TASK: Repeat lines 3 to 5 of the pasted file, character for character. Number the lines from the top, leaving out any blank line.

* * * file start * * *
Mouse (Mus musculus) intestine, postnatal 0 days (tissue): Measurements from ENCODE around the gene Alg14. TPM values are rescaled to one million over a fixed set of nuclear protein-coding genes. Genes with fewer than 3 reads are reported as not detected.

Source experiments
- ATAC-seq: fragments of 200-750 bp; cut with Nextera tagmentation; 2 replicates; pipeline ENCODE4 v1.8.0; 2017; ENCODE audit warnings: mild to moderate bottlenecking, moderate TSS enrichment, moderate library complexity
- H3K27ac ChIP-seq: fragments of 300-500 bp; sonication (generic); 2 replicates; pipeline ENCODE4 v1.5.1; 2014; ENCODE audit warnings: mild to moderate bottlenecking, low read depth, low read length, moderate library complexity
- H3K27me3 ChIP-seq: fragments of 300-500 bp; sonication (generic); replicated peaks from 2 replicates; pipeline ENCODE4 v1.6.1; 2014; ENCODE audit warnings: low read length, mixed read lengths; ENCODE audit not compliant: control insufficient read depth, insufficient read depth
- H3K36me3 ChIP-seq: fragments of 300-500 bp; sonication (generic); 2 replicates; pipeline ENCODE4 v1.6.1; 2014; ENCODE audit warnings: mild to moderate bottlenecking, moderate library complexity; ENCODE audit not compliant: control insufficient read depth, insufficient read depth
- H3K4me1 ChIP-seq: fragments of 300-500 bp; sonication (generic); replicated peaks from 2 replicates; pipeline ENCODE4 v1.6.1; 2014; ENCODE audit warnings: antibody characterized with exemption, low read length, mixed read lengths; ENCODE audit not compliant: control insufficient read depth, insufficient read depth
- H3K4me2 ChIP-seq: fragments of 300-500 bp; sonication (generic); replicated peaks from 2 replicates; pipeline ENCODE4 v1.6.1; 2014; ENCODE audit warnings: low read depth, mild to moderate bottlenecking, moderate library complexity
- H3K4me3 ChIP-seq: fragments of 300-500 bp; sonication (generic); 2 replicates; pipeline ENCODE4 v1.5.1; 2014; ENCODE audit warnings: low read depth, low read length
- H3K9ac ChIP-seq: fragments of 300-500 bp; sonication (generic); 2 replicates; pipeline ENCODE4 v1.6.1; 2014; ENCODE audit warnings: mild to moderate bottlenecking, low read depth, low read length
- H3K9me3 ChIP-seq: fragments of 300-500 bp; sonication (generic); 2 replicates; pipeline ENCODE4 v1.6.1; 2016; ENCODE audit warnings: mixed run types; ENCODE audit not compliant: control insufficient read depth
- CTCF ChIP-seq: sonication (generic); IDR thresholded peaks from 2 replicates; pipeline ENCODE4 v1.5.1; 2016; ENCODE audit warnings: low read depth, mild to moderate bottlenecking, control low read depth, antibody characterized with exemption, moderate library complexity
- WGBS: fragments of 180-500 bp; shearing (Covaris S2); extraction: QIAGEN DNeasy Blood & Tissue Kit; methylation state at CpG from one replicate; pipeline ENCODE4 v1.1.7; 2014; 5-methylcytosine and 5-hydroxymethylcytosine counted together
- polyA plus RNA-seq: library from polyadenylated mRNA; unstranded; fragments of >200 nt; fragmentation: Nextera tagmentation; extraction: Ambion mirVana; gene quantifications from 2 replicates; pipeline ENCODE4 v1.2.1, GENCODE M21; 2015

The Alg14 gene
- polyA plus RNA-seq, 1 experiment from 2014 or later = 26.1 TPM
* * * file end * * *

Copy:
- ATAC-seq: fragments of 200-750 bp; cut with Nextera tagmentation; 2 replicates; pipeline ENCODE4 v1.8.0; 2017; ENCODE audit warnings: mild to moderate bottlenecking, moderate TSS enrichment, moderate library complexity
- H3K27ac ChIP-seq: fragments of 300-500 bp; sonication (generic); 2 replicates; pipeline ENCODE4 v1.5.1; 2014; ENCODE audit warnings: mild to moderate bottlenecking, low read depth, low read length, moderate library complexity
- H3K27me3 ChIP-seq: fragments of 300-500 bp; sonication (generic); replicated peaks from 2 replicates; pipeline ENCODE4 v1.6.1; 2014; ENCODE audit warnings: low read length, mixed read lengths; ENCODE audit not compliant: control insufficient read depth, insufficient read depth